The success of an operation for rectal cancer depends on the surgeon being able to remove the whole tumour with a safety margin around it. When the initial scans are done, it may be seen that this is not possible. When this is the case the tumour may be shrunk first by a course of radiotherapy and chemotherapy, given at the same time. This usually lasts 5 to 5 1/2 weeks and the chemotherapy is given continuously throughout this time. The operation can then be done, usually 6 to 12 weeks after the end of the chemo-radiotherapy. A temporary colostomy may be done before this to make the treatment easier to go through or if there are difficult symptoms that need dealing with quickly.

 

Sometimes, even if the tumour looks like it can be removed completely, a short course of radiotherapy, given daily for 5 days, is offered. The surgery is done the following week. This has been shown to reduce the risk of the disease returning in the same place.

 

For colon cancer, the operation depends on the site of the tumour but only certain operations are possible due to the blood supply to normal colon.

 

For cancers of the caecum and ascending colon a right hemicolectomy is performed. For those arising in the transverse colon a transverse colectomy is performed and a left hemicolectomy for those arising in the descending and sigmoid colon. In each case the bowel is joined up end-to-end such the patient comes out of the procedure with a normal functioning bowel. Sometimes if the patient has bowel obstruction due to the tumour, the surgeon may leave in a temporary colostomy above the operation site, until the bowel has settled.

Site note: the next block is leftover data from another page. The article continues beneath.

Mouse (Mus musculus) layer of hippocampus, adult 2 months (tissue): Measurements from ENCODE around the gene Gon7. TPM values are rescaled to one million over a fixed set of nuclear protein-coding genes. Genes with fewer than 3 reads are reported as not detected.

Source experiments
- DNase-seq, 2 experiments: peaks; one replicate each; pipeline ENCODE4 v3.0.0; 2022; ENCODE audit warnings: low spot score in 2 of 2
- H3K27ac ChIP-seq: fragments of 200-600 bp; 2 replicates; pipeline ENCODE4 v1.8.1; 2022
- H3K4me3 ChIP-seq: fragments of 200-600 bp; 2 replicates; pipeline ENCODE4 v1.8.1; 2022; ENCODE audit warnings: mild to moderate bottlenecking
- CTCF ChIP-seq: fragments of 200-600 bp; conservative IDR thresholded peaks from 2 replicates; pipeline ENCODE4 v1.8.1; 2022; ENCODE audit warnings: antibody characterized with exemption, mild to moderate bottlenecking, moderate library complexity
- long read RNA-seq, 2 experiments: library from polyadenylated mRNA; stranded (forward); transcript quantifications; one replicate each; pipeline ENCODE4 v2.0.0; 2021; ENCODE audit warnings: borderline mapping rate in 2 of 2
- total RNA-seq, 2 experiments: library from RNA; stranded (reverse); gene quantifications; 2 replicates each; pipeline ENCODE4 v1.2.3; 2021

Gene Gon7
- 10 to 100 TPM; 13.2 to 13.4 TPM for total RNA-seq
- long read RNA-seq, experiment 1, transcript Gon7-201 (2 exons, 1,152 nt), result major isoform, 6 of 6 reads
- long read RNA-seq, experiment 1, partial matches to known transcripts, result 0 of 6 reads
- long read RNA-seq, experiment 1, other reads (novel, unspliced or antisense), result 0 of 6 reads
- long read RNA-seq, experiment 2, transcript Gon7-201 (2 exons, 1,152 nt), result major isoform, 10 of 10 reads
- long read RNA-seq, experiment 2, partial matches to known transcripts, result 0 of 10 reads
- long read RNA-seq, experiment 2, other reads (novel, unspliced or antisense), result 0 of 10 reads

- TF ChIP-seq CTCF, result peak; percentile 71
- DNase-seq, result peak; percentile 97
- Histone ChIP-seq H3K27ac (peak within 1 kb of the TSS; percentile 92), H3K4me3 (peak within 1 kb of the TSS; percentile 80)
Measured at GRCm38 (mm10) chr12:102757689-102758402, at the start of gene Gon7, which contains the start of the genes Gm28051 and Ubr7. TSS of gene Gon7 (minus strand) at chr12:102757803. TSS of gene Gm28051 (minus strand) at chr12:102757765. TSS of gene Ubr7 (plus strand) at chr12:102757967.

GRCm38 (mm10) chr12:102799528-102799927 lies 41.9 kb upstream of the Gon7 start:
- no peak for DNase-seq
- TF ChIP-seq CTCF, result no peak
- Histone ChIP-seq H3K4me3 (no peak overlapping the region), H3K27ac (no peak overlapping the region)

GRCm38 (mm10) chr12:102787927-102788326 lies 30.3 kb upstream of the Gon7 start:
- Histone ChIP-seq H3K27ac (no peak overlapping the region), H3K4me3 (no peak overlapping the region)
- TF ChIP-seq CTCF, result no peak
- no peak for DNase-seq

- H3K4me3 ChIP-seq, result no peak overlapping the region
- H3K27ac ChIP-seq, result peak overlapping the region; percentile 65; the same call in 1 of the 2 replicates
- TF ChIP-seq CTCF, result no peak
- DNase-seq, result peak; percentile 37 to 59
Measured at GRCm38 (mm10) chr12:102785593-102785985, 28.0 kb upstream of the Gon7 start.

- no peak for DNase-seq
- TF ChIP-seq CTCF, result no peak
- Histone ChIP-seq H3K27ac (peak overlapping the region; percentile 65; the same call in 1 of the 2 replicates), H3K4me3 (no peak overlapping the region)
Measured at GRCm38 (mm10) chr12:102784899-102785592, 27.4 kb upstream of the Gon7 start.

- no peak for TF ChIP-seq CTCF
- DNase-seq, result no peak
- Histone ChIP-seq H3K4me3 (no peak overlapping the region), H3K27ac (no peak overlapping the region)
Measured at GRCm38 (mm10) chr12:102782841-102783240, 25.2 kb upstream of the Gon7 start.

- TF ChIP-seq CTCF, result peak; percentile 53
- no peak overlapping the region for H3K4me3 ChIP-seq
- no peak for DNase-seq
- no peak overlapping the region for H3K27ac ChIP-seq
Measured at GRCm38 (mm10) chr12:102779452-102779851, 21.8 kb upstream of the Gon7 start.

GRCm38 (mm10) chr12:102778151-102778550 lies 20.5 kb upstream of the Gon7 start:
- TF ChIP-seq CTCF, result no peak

After the operation, the resected tumour is analysed and the true stage is decided. If there are tumour cells in any of the lymph nodes or of the tumour extends into any nearby tissues, then a course of chemotherapy may reduce the chance of the disease returning. The choice of chemotherapy depends on the age and fitness of the patient. It will usually last for 6 months, given as a day case every 2 or 3 weeks.

 

There is no routine role for post-operative radiotherapy in the therapy of colon cancer cases. 

 

In rectal cancer, the choice of whether to give chemotherapy after surgery is similar to that of colon cancer, but this is controversial. Radiotherapy may be given if the patient did not receive it preoperatively.  

 

When the aim is to prolong and maximise the quality of life: Palliative treatment

 

If the tumour has spread to other organs then, generally, it is not possible to cure the disease. The choice of treatment approach in such cases is tailored to each patient individually; surgery, radiotherapy and chemotherapy may be useful, but the down sides and side effects must be considered with respect to the potential benefit.

 

Often chemotherapy is given, with the aim of shrinking and controlling the tumour. The choice of chemotherapy depends on whether and which treatment has been given before, and how long ago it was given. The side effects of chemotherapy drugs vary, and these may influence which is chosen.

 

Surgery may be used if the tumour is at risk of causing bowel obstruction, or a stent may be use to hold the bowel open to prevent or relieve obstruction.

 

Radiotherapy may be used to help shrink tumours that are causing symptoms, particularly in the rectum.